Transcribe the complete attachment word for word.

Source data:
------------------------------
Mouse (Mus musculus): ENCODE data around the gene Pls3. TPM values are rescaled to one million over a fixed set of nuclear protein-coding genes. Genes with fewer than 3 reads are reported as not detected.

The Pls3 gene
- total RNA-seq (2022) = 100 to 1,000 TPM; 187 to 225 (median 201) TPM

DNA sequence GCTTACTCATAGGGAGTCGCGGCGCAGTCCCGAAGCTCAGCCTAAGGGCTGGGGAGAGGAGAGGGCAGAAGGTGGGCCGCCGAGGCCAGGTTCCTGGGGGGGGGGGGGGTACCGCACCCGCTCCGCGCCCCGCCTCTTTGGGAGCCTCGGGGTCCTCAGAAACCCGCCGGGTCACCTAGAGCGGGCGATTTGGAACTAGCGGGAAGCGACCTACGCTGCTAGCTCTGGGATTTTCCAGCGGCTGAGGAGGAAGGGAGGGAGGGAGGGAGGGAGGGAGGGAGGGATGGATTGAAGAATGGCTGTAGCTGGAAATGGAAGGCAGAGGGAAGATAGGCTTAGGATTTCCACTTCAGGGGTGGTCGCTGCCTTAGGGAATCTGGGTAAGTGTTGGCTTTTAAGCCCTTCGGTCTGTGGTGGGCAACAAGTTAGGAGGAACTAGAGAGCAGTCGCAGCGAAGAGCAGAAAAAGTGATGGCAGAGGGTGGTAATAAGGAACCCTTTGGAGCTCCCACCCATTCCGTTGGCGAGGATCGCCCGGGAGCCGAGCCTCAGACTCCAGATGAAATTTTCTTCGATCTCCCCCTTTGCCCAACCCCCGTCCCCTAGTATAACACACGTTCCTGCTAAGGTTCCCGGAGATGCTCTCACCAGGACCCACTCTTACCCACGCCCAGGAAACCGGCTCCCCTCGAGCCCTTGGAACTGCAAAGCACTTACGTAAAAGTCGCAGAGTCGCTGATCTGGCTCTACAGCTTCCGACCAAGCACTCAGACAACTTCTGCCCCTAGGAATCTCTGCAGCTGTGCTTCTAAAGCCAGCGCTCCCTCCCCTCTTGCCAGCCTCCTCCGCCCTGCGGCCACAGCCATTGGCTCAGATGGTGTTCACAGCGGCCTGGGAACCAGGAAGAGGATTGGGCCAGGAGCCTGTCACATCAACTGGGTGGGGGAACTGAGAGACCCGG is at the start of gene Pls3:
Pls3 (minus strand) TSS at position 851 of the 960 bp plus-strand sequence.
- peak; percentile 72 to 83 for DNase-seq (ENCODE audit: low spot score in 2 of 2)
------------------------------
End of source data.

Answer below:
Mouse (Mus musculus): ENCODE data around the gene Pls3. TPM values are rescaled to one million over a fixed set of nuclear protein-coding genes. Genes with fewer than 3 reads are reported as not detected.

The Pls3 gene
- total RNA-seq (2022) = 100 to 1,000 TPM; 187 to 225 (median 201) TPM

DNA sequence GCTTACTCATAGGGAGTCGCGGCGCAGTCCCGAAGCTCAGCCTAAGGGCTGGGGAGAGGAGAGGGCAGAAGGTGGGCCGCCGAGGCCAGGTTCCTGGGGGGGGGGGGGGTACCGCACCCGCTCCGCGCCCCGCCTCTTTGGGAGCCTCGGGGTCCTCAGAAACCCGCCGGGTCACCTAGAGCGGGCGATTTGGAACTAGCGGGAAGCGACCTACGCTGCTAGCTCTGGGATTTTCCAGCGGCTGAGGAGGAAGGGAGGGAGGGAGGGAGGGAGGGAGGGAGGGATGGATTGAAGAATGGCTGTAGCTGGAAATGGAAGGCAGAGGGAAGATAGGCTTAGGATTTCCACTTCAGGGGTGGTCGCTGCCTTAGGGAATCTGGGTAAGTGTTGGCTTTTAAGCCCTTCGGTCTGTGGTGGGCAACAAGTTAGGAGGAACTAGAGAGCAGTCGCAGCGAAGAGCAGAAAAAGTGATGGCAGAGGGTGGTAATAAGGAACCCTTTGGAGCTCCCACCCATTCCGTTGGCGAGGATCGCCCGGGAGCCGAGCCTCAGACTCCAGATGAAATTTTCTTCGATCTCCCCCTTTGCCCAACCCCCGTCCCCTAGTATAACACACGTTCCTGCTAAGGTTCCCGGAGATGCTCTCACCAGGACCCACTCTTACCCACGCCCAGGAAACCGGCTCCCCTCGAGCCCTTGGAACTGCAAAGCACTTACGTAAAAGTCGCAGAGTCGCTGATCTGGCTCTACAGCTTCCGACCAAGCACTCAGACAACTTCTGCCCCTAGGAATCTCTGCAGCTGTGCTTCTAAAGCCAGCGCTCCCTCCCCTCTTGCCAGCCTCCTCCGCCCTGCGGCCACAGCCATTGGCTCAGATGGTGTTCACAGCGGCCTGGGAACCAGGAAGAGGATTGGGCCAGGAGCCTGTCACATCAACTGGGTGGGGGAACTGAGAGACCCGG is at the start of gene Pls3:
Pls3 (minus strand) TSS at position 851 of the 960 bp plus-strand sequence.
- peak; percentile 72 to 83 for DNase-seq (ENCODE audit: low spot score in 2 of 2)